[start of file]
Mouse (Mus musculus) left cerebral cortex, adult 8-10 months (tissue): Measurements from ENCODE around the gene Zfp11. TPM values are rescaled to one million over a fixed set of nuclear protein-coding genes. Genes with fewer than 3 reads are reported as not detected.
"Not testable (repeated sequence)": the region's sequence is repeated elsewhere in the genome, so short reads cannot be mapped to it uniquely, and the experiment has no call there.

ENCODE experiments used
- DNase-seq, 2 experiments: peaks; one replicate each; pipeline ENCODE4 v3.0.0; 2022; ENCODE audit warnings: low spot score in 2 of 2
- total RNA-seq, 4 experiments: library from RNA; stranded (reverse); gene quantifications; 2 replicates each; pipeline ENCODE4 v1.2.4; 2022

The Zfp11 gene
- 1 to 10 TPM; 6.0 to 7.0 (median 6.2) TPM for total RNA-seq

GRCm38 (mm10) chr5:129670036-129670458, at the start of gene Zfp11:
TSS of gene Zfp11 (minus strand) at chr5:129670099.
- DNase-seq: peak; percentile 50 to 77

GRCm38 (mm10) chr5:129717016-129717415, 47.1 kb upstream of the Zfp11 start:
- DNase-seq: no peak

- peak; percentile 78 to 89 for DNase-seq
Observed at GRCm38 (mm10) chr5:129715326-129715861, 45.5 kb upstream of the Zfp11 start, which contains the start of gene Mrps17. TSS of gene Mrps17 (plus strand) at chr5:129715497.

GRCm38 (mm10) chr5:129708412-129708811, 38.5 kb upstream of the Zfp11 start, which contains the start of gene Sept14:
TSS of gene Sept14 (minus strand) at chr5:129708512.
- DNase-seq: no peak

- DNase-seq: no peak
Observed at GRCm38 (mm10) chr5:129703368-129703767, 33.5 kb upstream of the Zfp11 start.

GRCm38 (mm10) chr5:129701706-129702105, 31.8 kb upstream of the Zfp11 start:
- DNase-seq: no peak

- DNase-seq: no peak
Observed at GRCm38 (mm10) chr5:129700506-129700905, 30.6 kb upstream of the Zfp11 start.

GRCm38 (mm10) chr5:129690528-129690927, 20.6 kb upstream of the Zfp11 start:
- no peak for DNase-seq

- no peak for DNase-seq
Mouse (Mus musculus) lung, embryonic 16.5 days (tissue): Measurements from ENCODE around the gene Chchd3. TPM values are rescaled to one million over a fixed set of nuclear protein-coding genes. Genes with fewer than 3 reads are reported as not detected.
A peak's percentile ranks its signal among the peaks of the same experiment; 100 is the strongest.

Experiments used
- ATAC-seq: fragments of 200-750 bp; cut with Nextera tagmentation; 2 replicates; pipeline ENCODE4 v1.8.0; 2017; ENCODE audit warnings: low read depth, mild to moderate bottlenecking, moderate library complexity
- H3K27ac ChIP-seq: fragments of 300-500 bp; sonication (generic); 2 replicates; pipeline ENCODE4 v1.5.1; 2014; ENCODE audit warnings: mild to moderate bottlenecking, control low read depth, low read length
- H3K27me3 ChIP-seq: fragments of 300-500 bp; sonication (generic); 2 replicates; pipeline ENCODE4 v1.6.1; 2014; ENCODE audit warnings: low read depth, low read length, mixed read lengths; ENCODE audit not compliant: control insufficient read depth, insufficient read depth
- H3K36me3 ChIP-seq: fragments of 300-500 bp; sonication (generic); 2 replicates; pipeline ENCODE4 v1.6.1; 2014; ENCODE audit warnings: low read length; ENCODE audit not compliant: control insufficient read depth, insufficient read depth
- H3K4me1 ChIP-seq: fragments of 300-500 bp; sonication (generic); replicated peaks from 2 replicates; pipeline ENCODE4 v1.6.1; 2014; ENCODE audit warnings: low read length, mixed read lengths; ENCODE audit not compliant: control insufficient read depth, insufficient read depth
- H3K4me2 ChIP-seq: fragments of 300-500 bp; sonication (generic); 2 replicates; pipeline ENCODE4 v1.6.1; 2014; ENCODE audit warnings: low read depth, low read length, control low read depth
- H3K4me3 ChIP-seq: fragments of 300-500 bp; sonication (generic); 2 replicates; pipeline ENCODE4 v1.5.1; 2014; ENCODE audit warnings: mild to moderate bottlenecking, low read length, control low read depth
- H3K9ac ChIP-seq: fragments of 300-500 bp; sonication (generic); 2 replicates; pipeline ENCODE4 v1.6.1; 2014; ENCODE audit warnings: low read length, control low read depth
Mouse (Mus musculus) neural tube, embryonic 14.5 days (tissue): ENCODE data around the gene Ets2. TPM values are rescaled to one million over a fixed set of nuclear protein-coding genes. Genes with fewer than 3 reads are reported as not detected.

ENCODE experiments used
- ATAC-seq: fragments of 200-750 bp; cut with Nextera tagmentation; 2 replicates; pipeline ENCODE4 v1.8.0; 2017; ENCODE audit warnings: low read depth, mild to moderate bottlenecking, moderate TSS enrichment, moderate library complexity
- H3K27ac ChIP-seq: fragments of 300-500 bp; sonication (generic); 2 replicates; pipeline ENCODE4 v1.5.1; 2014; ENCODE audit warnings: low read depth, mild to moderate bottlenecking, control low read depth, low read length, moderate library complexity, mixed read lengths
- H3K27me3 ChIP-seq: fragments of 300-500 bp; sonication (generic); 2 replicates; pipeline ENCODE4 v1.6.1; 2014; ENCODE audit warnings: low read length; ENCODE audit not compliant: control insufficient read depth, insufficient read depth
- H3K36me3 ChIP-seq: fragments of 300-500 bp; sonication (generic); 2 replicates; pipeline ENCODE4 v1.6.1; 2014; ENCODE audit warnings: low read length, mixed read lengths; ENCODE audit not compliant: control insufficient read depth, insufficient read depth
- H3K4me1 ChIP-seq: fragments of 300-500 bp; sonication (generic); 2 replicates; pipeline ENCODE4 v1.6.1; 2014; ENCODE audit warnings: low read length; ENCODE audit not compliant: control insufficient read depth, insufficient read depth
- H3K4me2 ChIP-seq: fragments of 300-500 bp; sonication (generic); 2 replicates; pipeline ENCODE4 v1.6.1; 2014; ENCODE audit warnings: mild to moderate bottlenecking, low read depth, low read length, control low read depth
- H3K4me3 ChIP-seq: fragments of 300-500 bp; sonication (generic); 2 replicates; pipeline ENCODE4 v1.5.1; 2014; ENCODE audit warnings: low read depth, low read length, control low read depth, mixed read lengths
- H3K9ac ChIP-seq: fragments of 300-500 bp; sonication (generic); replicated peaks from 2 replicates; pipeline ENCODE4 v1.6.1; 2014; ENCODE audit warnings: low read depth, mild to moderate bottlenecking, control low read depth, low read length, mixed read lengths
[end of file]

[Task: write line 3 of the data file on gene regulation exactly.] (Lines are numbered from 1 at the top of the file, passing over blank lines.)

ENCODE experiments used